Honor and Love

Honor and Love - Dennis Zuo Shakespeare Ms.Neusen October...

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Dennis Zuo Shakespeare Ms.Neusen October 22, 2006 Honor, the Insatiable Mistress of Mankind Moment before the hazardous voyage across the unassailable Alps, Napoleon, the young brilliant general, once said to his soldiers “Brothers, what we men do in life echoes in eternity.” With this kind of adamant belief he left his beloved wife, Josephine, only on the dawn after his wedding night. By choice he rejected humanity, but in return he transcended himself to a great man who lived for principles and honor, much like Hotspur in Shakespeare’s Henry IV . It is the desire for honor that distinguishes a person’s worthiness along with his character. Yet without this desire virtues would exist no more, nor would the best content of humanity, love. If the ability to love others requires the ability to love oneself in the first place, then the desire for honor would determine how much love a person can commit to the world, as shown in Richard Lovelace’s words “I could not love thee, dear, so much / Loved I not honor more”. Constantly whispering the sweet sense of vanity into one’s ear,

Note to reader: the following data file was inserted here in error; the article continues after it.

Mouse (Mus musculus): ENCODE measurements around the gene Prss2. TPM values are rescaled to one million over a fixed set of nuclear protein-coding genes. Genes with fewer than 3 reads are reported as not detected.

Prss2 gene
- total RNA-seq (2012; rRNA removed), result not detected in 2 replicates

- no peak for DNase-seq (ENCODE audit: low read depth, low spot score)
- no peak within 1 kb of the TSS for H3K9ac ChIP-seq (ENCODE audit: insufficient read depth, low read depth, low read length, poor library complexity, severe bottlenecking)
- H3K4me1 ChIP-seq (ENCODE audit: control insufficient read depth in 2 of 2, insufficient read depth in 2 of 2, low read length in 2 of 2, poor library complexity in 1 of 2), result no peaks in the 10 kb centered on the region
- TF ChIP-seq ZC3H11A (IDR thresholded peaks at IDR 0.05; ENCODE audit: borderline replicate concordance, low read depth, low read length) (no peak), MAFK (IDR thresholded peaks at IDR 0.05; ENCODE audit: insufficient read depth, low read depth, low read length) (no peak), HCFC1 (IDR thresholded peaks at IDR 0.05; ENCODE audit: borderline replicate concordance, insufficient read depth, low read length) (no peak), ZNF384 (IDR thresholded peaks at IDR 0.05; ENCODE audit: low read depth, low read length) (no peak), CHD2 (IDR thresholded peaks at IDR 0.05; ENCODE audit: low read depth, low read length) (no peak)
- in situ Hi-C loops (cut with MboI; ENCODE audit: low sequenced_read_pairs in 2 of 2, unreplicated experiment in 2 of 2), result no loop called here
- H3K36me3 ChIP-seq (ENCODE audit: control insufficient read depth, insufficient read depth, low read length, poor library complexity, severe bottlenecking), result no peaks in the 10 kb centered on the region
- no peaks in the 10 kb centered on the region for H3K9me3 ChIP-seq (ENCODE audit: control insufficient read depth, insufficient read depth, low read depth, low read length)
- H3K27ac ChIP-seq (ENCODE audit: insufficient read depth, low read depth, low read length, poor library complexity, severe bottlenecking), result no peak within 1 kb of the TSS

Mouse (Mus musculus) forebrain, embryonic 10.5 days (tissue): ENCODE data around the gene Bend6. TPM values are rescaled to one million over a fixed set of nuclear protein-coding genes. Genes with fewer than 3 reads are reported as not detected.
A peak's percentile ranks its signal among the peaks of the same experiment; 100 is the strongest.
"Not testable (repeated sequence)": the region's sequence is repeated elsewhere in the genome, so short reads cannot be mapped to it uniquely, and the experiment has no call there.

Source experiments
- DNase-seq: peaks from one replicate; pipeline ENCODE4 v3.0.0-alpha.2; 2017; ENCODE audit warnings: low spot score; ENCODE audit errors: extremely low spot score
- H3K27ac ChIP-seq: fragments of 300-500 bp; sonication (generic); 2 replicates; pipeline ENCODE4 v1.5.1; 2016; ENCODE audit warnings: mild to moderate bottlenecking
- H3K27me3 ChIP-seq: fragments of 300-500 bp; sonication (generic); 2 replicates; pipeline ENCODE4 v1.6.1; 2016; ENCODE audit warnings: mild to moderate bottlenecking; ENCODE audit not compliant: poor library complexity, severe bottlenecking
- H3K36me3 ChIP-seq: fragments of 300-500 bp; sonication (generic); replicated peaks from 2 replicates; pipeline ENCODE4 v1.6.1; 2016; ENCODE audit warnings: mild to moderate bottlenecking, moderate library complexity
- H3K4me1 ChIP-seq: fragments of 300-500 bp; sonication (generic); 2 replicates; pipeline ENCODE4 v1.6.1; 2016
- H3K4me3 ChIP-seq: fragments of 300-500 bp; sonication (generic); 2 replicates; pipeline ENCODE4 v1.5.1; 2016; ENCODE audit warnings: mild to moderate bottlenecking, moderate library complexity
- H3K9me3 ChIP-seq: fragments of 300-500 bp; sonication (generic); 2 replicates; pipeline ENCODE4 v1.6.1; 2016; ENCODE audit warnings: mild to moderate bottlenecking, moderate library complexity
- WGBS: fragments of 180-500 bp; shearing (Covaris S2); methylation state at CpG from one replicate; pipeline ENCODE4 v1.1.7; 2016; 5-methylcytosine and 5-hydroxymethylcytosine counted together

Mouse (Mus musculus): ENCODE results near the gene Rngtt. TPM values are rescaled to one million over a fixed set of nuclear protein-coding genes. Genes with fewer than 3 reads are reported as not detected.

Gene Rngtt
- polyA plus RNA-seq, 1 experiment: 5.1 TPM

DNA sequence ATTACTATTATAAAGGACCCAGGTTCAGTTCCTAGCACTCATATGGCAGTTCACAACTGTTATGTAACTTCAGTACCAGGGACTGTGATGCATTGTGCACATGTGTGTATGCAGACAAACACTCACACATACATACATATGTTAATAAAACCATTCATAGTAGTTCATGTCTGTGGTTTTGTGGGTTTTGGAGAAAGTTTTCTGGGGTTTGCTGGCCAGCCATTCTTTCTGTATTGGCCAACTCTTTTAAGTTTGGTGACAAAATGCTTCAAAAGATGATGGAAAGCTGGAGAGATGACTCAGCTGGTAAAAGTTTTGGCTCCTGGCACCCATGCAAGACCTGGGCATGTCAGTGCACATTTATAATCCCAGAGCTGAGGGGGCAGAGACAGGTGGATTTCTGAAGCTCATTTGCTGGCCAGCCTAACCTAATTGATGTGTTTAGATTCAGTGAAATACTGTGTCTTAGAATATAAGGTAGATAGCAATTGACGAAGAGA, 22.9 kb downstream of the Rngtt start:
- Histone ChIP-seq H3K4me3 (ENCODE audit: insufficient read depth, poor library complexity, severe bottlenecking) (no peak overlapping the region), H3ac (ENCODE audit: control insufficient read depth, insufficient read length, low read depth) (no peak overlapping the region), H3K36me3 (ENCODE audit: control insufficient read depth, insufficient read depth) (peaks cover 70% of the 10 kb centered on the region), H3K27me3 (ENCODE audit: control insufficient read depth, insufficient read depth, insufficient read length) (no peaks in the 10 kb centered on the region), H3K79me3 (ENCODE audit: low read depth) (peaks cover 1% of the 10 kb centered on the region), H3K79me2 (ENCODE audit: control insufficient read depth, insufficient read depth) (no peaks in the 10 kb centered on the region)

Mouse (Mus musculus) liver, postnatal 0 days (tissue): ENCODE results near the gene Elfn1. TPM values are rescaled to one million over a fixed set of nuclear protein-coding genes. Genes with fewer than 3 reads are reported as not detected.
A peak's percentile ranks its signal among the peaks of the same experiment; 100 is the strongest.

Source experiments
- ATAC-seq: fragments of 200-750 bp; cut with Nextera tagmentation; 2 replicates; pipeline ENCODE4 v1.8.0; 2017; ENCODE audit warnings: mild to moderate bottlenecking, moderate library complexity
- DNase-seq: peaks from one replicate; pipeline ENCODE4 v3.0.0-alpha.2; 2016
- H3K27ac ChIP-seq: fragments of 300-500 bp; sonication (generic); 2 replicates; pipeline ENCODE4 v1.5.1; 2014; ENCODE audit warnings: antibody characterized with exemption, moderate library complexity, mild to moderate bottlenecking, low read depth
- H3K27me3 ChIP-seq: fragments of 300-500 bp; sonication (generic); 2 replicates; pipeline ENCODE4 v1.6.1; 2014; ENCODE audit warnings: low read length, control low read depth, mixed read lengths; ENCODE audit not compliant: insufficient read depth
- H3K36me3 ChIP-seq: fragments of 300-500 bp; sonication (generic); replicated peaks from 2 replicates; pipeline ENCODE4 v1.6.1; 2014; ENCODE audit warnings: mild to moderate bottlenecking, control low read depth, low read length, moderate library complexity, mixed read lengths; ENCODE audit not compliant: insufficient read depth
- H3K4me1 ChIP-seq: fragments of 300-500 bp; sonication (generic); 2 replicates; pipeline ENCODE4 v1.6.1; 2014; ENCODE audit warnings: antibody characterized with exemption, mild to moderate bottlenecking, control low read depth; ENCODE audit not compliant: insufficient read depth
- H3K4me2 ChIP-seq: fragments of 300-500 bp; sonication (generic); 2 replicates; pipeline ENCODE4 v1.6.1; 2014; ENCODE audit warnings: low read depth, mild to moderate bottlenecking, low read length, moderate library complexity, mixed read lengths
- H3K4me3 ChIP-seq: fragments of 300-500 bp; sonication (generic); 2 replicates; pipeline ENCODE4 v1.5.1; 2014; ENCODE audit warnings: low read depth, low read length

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This note was uploaded on 05/03/2008 for the course ENG 201 taught by Professor Miller during the Spring '08 term at MATC Madison.

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Honor and Love - Dennis Zuo Shakespeare Ms.Neusen October...

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